Archive for ‘Spain’

November 6, 2017

Vina Eguia Rioja Reserva, 2011

Yeah.  So.  Not Rioja’s finest hour.  It’s a close but no cigar vintage.  We did not find it elegant or balanced or rounded, as promised.  We found it a bit uneven, with a vanilla that’s at the fore (and not in a good way) and a softness to the fruit that was decent and palatable but not memorable.

 

You can find this in the US for $12 a bottle.  A steal.  You can buy this in Saskatchewan for $18.  Very good value.  But at nearly $30 in BC with tax it’s like fruit past its prime.

 

Price: $26 plus at Kitsilano Wine Cellars.

 

Market Liquidity: Polka dots and plaid.

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October 13, 2017

Alvaro Palacios Camins del Priorat, 2016

2016. Really. Really?  Really.  2016.  I mean how is it that a 2016 can be this good?

 

A Grenache heavy blend that begs to be shared and savoured amongst friends.  Close friends mind you; don’t waste it on the B-52/Cosmo/Mojito crowd.

 

Ooh la la.  Onyx cherry.  Overtly maraschino.  An alcoholic splendour.  Velveeta smooth. It sipped like manna from heaven although the 14.5% alcohol didn’t shine with dinner, as was a bit too young.  Impossible to say whether this had ten years left to improve and mellow or whether I should get a case and just burn through it all by Christmas?

 

Price: A rather hefty but deservedly $43, give or take, at Marquis.

 

Market Liquidity: Ridiculously sublime. Think Charlie Chaplin climbing the curtains in The Great Dictator.

October 12, 2017

Campo Viejo Rioja Reserva, 2012

The reds we like, the reds that really shine without breaking the bank, have slowly moved into a break the bank category: More and more we’re shelling out $28-42 for a bottle to really bow down to.  And of course enjoy on a Tuesday night.

 

Having said that, it’s important to remember that drinkable (if somewhat forgettable) and totally decent everyday reds at or just under the $20 mark are still out there.  Hard to find in BC (and in my view it’s like playing the slots, you spend $100 on five bottles to find one keeper, whereas you could have 2.5 totally extremely gratifying at that price, no loss…)  The Campo Viejo comes in a totally palatable Tempranillo and a food friendly reserva, both under $20 before tax.  Do I hear “open bar” anyone?  How about, even, a palatable house wine under $40?

 

If you like the classic plummy peppery vanilla oak that Robert Parker does, you can’t go wrong with the reserva.  It’s like a lesser version of those monumental Napa reds he scores in the 94 point range, without the lingering depth or interest, but certainly with the same flavour profile.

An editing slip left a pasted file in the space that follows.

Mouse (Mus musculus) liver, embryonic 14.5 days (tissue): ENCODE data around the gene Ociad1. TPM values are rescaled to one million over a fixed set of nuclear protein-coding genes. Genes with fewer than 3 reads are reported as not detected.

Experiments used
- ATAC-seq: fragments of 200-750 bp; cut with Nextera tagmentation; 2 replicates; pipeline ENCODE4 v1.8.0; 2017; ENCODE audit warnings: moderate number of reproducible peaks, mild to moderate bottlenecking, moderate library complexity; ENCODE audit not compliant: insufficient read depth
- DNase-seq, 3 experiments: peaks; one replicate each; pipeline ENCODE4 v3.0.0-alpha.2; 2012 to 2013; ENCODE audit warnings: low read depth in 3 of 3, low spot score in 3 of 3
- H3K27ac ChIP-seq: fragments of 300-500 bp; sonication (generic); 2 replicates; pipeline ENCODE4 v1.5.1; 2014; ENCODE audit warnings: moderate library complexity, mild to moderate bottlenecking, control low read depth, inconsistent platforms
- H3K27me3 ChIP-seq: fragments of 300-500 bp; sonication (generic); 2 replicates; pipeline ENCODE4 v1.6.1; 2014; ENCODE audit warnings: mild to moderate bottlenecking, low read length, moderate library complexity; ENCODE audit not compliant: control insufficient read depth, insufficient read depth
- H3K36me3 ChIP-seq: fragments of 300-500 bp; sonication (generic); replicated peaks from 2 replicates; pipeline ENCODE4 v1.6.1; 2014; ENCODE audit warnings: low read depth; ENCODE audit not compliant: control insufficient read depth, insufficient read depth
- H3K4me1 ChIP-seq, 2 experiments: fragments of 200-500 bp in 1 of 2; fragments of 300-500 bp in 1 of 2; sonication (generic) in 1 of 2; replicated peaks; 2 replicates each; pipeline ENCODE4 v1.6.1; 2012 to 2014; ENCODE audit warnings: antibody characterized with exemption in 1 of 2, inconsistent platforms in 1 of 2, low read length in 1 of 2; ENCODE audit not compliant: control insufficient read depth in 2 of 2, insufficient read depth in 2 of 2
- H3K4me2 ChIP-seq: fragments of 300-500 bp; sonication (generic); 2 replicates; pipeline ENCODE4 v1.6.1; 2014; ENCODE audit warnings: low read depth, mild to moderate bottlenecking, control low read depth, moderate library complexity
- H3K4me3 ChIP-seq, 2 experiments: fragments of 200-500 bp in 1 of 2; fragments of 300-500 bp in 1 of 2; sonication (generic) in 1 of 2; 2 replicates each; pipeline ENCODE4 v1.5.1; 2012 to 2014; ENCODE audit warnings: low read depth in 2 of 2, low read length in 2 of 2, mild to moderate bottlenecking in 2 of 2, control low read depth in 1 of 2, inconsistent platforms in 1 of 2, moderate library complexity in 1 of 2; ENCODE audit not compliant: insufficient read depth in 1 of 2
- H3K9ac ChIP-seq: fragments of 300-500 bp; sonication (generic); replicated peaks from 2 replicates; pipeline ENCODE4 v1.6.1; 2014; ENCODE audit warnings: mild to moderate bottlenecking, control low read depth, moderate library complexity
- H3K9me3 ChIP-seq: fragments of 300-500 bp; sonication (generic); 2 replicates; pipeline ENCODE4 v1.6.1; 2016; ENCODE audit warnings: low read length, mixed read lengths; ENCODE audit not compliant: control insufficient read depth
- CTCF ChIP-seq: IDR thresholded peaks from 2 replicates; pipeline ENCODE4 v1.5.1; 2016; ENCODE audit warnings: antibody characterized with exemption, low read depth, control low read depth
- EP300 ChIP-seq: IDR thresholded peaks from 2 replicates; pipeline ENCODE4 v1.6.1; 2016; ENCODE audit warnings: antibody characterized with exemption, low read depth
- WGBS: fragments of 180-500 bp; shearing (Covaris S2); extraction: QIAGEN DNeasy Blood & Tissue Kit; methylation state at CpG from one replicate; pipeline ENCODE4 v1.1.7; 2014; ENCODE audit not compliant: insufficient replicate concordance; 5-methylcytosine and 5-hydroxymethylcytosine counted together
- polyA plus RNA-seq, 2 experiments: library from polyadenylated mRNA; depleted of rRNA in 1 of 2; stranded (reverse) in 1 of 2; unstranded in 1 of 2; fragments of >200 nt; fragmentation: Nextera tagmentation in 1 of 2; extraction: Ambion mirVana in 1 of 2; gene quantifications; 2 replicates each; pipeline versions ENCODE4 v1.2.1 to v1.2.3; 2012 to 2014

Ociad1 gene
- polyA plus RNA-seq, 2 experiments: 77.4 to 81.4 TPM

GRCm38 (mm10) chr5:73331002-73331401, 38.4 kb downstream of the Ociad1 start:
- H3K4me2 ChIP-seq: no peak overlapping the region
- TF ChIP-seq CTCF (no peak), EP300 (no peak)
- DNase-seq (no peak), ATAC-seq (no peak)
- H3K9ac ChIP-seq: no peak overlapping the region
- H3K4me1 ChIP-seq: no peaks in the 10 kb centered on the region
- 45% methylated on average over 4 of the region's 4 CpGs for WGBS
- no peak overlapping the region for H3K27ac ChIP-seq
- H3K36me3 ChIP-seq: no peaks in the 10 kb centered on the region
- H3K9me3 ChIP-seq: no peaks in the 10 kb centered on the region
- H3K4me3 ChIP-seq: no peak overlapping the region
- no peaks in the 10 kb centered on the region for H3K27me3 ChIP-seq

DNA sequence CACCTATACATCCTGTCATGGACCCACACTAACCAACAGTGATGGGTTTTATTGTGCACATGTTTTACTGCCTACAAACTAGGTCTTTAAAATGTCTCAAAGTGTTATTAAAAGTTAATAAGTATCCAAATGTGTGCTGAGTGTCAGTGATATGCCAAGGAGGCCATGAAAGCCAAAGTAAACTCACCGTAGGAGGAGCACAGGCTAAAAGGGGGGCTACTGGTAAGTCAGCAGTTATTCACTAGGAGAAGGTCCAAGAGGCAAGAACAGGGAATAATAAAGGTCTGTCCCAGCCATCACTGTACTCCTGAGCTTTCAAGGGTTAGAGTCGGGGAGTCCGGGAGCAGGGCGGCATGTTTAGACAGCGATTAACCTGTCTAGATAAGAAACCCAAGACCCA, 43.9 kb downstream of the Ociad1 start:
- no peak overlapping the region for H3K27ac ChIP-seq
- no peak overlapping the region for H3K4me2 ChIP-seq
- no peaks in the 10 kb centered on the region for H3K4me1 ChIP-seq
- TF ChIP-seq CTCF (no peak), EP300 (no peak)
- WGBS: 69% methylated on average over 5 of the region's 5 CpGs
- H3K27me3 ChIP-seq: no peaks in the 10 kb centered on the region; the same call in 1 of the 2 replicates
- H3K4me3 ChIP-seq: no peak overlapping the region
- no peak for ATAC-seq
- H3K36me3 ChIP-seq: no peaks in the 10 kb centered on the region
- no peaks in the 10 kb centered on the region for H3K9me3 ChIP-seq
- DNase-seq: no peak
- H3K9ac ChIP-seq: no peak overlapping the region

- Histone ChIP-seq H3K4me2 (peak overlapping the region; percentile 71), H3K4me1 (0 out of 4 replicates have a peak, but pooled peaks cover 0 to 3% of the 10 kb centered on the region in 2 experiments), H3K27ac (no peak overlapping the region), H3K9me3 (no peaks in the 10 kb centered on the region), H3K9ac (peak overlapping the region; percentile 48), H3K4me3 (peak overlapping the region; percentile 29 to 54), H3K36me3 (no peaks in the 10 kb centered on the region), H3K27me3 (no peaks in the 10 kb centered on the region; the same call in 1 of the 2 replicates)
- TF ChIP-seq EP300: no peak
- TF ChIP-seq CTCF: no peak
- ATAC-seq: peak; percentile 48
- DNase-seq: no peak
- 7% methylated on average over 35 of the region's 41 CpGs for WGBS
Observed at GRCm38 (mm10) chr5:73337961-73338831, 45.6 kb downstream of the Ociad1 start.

Price: $18.50 at BC Liquor.

 

Market Liquidity: Like a mediocre SNL impersonation it hits the mark, but barely.

August 10, 2017

NV Poema Cava Brut

So this is the sort of wine we don’t bother blogging about, which is why the blog goes dead a lot of the time; we’re non-plussed or looting the cellar for gems already posted.  The Poema is in fact the proverbial 86 pointer for the pointsters.  The fizz is moderate, the dry is sere, the depth pretty much nonexistent.  But here’s something the 86 point reviews don’t mention: It’s a perfect backdrop for something else.

 

We are always looking for a neutral fizz to fix champagne cocktails with; nothing too sweet or yeasty.  This fits the bill to a tee; add cassis, Campari, OJ, do something fancier.  I mean it’s criminal to doctor Champagne.  Cava though?  Bring it on.  The Poema, solitary, neat if you will, it’s sort of a letdown.  But for a social occasion as a fancy aperitif, it works a charm.

 

Price: Less than $20 at private wine stores.  Yes, that’s correct, less than $20.

 

Market Liquidity: Sometimes you need the function, not the form.

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July 24, 2017

CVNE Rioja Reserva, 2012 & CVNE Rioja Crianza, 2012

The best tasting, best drinking red wine in its class, the best red wine under $40 in BC, period.  And, I might add, much better than many BC reds up to half the price more.  We have held off posting until assured there was no more to be found in the Lower Mainland.  Joking.  Half joking.

 

Marquis had a superb pre-offer at, with tax, $25 for the Crianza and $36 for the reserve.  We bought a lot.  We went back for more.  Marquis was sold out.  We sourced it at Everything Wine.  We bought a lot.  We went back for more.  EW was sold out.  We sourced it at Kits Wine Cellar.  We bought a lot.  We went back for more.  KWC was sold out.

 

On the plus side, maybe we were the only ones smart enough to buy up this wine?  I don’t think I’ve drunk, and stashed away, so much of one bottle as I have of this year’s CVNE release.  (The Monopole was similarly outstanding if slightly less impressive.)